Snakes and mosquitos: Residents raise concerns about bayou - KSLA News 12 Shreveport, Louisiana News Weather & Sports

Snakes and mosquitos: Residents raise concerns about bayou

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Overgrowth and trash fill this stagnant body of water in Shreveport, and now residents want the city to clean it up. Overgrowth and trash fill this stagnant body of water in Shreveport, and now residents want the city to clean it up.
SHREVEPORT, LA (KSLA) -

Residents in a Shreveport neighborhood are speaking out about concerns with stagnating body of water behind their homes, after seeing abnormal amounts of mosquitoes and snakes.

Agnes Cole is a home owner on Seneca Trail near Cherokee Park Elementary School. She contacted KSLA claiming she's having trouble near her house and she's asking the City of Shreveport to do something about it. "This drainage ditch behind my home is filthy, it's overgrown, the water is stagnated and it's drawing mosquitoes and snakes."

Cole runs a small daycare in her home, and says she has taken special precautions because of the snake sightings. "I can't even allow the children to come out and play from the snakes. We found a snake in that little jungle gym over there and it wasn't too pretty."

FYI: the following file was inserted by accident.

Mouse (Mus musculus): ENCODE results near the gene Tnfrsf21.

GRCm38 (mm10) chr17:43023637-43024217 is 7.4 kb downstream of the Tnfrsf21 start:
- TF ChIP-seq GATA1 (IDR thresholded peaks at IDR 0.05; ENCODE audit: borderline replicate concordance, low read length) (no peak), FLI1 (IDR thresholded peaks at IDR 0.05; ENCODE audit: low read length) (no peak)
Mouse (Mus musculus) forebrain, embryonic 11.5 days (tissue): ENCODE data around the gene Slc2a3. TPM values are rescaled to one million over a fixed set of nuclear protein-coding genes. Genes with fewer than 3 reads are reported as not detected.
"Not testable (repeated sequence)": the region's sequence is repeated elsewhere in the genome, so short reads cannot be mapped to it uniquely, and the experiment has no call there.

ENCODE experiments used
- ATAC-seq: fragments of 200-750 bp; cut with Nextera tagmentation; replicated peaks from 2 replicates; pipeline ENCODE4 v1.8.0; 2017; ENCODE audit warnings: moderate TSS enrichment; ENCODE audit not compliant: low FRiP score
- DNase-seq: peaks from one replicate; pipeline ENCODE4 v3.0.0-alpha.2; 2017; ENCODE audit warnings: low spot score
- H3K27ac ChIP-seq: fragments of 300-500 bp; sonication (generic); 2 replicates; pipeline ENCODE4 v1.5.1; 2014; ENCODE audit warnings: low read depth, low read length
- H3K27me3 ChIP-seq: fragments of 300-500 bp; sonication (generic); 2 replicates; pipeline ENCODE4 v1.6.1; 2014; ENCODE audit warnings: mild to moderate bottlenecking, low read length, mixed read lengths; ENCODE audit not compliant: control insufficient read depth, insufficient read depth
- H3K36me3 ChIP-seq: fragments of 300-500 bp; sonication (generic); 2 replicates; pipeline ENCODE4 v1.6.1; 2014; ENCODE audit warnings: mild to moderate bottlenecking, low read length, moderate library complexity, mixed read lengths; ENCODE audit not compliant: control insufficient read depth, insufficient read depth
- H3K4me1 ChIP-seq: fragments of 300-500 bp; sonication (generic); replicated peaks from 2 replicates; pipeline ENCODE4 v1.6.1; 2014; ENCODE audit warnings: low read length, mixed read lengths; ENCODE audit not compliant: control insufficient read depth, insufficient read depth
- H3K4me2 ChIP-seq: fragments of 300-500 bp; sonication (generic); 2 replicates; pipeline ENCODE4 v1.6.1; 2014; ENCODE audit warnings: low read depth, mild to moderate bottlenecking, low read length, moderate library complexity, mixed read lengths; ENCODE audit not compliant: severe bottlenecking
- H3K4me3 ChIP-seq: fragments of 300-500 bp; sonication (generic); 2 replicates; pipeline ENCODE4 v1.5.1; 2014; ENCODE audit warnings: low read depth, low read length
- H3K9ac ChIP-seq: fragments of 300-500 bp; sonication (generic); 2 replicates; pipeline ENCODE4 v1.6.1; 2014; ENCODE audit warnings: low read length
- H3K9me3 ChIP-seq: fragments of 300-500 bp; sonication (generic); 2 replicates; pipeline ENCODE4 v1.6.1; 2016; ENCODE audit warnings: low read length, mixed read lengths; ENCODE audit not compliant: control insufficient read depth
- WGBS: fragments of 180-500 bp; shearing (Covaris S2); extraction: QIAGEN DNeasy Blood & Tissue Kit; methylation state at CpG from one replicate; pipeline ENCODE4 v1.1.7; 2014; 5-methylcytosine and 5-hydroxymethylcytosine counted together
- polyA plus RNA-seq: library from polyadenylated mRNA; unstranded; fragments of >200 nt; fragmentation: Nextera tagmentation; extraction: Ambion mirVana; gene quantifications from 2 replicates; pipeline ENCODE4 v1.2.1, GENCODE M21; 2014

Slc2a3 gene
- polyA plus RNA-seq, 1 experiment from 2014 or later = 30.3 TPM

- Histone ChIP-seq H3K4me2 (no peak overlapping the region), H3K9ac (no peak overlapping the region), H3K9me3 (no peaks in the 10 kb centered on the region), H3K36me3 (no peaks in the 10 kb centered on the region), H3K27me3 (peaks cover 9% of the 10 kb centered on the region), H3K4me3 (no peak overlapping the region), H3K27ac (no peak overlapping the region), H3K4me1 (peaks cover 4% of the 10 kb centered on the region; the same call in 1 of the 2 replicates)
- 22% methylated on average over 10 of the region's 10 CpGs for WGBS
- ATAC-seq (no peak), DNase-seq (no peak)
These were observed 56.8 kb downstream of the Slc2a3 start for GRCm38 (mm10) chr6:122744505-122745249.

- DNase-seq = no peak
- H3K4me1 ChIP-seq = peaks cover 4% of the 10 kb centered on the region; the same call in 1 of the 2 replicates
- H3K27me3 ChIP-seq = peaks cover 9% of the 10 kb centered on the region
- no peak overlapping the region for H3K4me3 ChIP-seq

Neighbor Louann Brooks lives just two doors down and says she also has trouble with snakes in her yard. "When we see them, we get away from them. There was one a while back, see this tree over there?" Brooks asks, pointing to a tree in her yard. "There was a big one curled up right there by that tree."

KSLA called Shreveport Public Works to find out if it is the city's responsibility to maintain the bayou, or if it's up to the homeowners. Director Stan Harris says that the body of water behind Cole and Brook's homes is "an unnavigable river or stream," and that means it is the homeowner's responsibility for the upkeep. Cole disagrees. "That is not a bayou, that's a drainage ditch."

Anderson Tollis wants to meet halfway, asking the city to come clean it up now and then the homeowners would maintain the property. "I don't think anybody should take over something that we can do ourselves, but some things are just too massive for us to handle ourselves. We don't have the equipment to cut down this overgrowth that we have here."

Cole added that if the body of water is her responsibility to maintain, she would still like to see the city come spray for mosquitoes more often.

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